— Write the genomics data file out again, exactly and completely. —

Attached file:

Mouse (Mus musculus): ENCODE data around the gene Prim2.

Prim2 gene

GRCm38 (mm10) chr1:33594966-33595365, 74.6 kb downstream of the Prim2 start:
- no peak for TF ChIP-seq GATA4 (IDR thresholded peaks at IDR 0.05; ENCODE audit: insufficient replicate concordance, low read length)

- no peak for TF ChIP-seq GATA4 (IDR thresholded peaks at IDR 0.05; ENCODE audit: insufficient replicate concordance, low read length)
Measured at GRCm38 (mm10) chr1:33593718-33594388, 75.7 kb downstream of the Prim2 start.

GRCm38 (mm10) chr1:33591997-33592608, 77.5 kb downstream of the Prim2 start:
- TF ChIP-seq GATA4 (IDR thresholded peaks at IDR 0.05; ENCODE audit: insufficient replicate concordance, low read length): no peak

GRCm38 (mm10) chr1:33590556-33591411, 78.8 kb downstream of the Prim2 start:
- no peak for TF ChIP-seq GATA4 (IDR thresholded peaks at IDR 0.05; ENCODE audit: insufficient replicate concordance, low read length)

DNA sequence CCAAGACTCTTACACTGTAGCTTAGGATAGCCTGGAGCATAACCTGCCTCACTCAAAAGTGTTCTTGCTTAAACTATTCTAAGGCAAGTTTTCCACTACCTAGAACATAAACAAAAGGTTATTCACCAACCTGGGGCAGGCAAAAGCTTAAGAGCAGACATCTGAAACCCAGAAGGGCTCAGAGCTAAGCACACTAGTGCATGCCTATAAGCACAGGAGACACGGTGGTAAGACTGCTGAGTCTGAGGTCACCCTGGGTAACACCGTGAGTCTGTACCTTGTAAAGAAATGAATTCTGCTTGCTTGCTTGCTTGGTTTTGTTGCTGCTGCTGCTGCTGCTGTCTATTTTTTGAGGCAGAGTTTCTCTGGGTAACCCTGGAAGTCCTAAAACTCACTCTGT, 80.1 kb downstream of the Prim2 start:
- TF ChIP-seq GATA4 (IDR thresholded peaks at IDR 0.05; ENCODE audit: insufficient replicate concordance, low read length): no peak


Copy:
Mouse (Mus musculus): ENCODE data around the gene Prim2.

Prim2 gene

GRCm38 (mm10) chr1:33594966-33595365, 74.6 kb downstream of the Prim2 start:
- no peak for TF ChIP-seq GATA4 (IDR thresholded peaks at IDR 0.05; ENCODE audit: insufficient replicate concordance, low read length)

- no peak for TF ChIP-seq GATA4 (IDR thresholded peaks at IDR 0.05; ENCODE audit: insufficient replicate concordance, low read length)
Measured at GRCm38 (mm10) chr1:33593718-33594388, 75.7 kb downstream of the Prim2 start.

GRCm38 (mm10) chr1:33591997-33592608, 77.5 kb downstream of the Prim2 start:
- TF ChIP-seq GATA4 (IDR thresholded peaks at IDR 0.05; ENCODE audit: insufficient replicate concordance, low read length): no peak

GRCm38 (mm10) chr1:33590556-33591411, 78.8 kb downstream of the Prim2 start:
- no peak for TF ChIP-seq GATA4 (IDR thresholded peaks at IDR 0.05; ENCODE audit: insufficient replicate concordance, low read length)

DNA sequence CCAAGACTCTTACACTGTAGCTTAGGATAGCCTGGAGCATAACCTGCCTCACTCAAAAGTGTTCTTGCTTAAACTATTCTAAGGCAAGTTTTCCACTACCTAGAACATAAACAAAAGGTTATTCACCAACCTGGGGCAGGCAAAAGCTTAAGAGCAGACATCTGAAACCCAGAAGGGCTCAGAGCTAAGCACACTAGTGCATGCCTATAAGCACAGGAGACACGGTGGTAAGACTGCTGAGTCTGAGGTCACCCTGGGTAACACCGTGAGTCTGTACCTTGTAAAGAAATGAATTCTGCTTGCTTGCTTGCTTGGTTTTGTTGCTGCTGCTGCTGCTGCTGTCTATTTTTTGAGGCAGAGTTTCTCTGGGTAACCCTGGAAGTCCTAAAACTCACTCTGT, 80.1 kb downstream of the Prim2 start:
- TF ChIP-seq GATA4 (IDR thresholded peaks at IDR 0.05; ENCODE audit: insufficient replicate concordance, low read length): no peak